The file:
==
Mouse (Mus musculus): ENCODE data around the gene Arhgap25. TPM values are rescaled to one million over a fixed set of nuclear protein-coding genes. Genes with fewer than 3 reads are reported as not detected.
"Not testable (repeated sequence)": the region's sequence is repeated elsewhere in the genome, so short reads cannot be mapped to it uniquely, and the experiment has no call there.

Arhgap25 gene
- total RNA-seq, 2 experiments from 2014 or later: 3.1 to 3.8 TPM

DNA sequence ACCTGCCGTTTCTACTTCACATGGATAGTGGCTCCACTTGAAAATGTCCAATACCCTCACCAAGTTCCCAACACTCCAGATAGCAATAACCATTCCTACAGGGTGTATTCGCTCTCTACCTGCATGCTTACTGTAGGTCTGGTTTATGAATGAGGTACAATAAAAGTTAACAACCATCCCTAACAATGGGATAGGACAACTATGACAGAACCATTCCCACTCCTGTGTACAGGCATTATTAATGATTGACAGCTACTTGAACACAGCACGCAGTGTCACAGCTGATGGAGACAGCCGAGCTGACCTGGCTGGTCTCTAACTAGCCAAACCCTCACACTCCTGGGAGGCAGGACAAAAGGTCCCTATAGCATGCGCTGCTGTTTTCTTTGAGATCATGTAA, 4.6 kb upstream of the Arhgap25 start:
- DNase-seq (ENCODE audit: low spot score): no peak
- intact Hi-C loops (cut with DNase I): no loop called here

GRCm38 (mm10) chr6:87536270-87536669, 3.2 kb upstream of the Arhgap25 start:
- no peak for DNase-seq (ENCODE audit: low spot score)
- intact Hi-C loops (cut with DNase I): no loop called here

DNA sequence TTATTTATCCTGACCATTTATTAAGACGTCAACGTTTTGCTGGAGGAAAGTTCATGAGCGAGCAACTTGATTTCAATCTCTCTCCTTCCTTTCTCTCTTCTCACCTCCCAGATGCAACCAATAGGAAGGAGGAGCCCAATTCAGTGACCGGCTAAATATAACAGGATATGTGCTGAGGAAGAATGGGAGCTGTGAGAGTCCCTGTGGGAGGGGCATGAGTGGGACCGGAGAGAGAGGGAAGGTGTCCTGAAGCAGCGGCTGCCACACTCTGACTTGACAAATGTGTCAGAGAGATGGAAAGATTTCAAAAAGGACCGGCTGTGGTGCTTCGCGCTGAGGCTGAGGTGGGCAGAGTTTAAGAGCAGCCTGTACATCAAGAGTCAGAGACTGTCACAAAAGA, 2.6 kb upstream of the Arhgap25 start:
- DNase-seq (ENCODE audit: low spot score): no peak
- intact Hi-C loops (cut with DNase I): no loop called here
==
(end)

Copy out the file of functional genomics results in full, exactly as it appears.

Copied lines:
Mouse (Mus musculus): ENCODE data around the gene Arhgap25. TPM values are rescaled to one million over a fixed set of nuclear protein-coding genes. Genes with fewer than 3 reads are reported as not detected.
"Not testable (repeated sequence)": the region's sequence is repeated elsewhere in the genome, so short reads cannot be mapped to it uniquely, and the experiment has no call there.

Arhgap25 gene
- total RNA-seq, 2 experiments from 2014 or later: 3.1 to 3.8 TPM

DNA sequence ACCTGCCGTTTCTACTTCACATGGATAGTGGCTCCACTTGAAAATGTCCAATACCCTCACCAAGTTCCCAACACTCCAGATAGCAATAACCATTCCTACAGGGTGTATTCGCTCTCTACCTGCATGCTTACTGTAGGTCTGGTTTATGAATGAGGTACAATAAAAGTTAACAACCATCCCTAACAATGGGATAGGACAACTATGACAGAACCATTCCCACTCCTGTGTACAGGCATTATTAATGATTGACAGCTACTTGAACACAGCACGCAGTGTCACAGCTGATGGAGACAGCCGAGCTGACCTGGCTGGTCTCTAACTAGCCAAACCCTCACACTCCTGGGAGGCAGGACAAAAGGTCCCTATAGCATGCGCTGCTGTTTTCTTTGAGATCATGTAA, 4.6 kb upstream of the Arhgap25 start:
- DNase-seq (ENCODE audit: low spot score): no peak
- intact Hi-C loops (cut with DNase I): no loop called here

GRCm38 (mm10) chr6:87536270-87536669, 3.2 kb upstream of the Arhgap25 start:
- no peak for DNase-seq (ENCODE audit: low spot score)
- intact Hi-C loops (cut with DNase I): no loop called here

DNA sequence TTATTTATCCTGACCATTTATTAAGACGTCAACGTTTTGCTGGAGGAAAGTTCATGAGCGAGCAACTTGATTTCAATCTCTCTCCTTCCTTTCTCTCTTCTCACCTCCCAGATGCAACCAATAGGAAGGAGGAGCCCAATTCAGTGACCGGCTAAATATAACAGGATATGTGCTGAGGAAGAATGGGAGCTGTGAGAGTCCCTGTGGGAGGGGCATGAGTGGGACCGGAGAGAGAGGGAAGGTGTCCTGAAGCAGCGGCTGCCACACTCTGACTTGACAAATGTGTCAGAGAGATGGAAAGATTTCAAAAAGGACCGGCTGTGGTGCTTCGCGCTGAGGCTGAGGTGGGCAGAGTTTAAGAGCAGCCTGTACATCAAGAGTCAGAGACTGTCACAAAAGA, 2.6 kb upstream of the Arhgap25 start:
- DNase-seq (ENCODE audit: low spot score): no peak
- intact Hi-C loops (cut with DNase I): no loop called here